Driver Behavior in Response to Flashing Lights

Kristin Kersavage, Nicholas P. Skinner, John D. Bullough, Philip M. Garvey, Eric T. Donnell, Mark S. Rea

Research output: Contribution to journalArticlepeer-review

3 Scopus citations


Flashing yellow warning lights notify drivers about the presence of work along the road. Current standards for these lights address performance of the individual light but not how lights should function when multiple lights are used. In the present study, warning lights were used to delineate a lane change taper in a simulated work zone. Lights flashed with varying intensities and either randomly or in sequence, with lights flashing in turn along the length of the lane change taper, either to the right or to the left. In half of the trials, a flashing police light bar was used on a vehicle located within the simulated work zone. Participants were asked to drive a vehicle approaching the work zone and to identify, as quickly as possible, in which direction the taper’s lane change was (either to the right or left). Drivers were able to correctly identify the taper from farther away when the lights flashed in a sequential pattern than when the flash pattern was random; and the presence of a police light bar resulted in shorter identification distances. The results, along with previous research, can inform standards for the use of flashing lights and police lights in work zones for the safety of drivers and workers.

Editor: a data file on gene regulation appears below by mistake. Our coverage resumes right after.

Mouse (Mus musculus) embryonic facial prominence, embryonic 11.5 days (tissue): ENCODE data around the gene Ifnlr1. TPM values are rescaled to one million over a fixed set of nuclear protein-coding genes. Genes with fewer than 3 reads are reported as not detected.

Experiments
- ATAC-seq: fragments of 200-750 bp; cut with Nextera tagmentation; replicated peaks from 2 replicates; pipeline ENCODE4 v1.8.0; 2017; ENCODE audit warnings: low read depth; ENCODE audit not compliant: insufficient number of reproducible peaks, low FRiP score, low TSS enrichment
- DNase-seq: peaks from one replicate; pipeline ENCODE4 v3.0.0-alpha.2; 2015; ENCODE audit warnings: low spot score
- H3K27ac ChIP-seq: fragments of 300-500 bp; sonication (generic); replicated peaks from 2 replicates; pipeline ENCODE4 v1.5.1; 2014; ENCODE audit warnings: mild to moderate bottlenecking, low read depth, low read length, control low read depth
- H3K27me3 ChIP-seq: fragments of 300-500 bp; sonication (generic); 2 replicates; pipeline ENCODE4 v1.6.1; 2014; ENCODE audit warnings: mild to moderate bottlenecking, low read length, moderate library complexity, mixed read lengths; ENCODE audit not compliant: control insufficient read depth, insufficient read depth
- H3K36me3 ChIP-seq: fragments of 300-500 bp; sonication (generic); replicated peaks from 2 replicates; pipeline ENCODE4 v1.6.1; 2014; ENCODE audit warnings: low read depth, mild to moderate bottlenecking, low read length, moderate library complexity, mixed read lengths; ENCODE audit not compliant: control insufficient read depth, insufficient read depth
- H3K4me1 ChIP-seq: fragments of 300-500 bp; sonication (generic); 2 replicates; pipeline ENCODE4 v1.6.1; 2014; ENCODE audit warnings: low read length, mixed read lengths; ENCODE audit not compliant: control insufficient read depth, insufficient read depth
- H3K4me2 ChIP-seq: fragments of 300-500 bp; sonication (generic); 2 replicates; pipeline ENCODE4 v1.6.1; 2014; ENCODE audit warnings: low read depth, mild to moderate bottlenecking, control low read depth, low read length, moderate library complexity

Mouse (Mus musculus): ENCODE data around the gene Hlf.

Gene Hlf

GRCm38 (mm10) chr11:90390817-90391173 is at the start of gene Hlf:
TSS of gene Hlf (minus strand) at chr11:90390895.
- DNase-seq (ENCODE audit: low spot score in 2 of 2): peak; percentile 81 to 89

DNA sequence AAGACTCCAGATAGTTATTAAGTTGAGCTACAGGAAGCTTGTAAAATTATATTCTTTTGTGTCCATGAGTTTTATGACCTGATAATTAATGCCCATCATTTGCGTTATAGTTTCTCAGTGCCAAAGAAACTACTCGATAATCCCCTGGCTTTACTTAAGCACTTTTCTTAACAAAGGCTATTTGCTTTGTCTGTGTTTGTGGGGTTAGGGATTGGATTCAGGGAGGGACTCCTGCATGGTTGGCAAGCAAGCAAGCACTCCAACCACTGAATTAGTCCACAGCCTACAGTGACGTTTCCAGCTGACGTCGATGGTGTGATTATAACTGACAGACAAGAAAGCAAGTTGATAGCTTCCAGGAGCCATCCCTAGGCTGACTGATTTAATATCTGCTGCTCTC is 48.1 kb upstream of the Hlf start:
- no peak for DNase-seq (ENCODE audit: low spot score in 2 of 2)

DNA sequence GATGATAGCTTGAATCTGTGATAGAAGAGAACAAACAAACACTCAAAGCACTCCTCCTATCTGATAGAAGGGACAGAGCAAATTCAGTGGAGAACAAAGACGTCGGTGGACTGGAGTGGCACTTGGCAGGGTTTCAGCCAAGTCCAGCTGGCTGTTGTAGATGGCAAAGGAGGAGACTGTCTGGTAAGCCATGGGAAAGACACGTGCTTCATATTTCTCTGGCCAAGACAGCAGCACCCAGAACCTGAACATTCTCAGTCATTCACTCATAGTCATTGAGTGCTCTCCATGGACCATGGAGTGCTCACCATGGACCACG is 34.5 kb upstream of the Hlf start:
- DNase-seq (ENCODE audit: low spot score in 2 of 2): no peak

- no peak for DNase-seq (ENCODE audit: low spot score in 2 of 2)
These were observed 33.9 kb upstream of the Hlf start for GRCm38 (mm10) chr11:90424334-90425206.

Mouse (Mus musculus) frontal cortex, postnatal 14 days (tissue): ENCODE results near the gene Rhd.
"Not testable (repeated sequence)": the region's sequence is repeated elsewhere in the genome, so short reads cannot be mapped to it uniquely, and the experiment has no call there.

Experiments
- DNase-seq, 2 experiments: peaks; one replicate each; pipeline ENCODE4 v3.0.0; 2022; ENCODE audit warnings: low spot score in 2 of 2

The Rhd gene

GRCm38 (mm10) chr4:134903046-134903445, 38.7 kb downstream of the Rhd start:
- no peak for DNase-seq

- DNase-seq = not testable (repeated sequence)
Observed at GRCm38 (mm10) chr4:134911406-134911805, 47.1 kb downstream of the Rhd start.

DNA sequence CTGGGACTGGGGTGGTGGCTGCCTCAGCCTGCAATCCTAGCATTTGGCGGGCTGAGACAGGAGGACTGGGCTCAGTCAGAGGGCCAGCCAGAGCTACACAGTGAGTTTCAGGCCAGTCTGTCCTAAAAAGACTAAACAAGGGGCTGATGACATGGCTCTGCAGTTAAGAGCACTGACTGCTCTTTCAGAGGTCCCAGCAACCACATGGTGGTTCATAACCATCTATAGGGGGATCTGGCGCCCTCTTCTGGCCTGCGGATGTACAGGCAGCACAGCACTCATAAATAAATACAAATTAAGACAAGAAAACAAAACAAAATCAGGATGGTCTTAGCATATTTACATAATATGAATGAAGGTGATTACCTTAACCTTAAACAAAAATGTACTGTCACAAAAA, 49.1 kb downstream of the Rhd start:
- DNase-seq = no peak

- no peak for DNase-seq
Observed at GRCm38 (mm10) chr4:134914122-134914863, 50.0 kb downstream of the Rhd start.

Original languageEnglish
Pages (from-to)703-708
Number of pages6
JournalTransportation Research Record
Issue number5
StatePublished - 1 May 2019
Externally publishedYes


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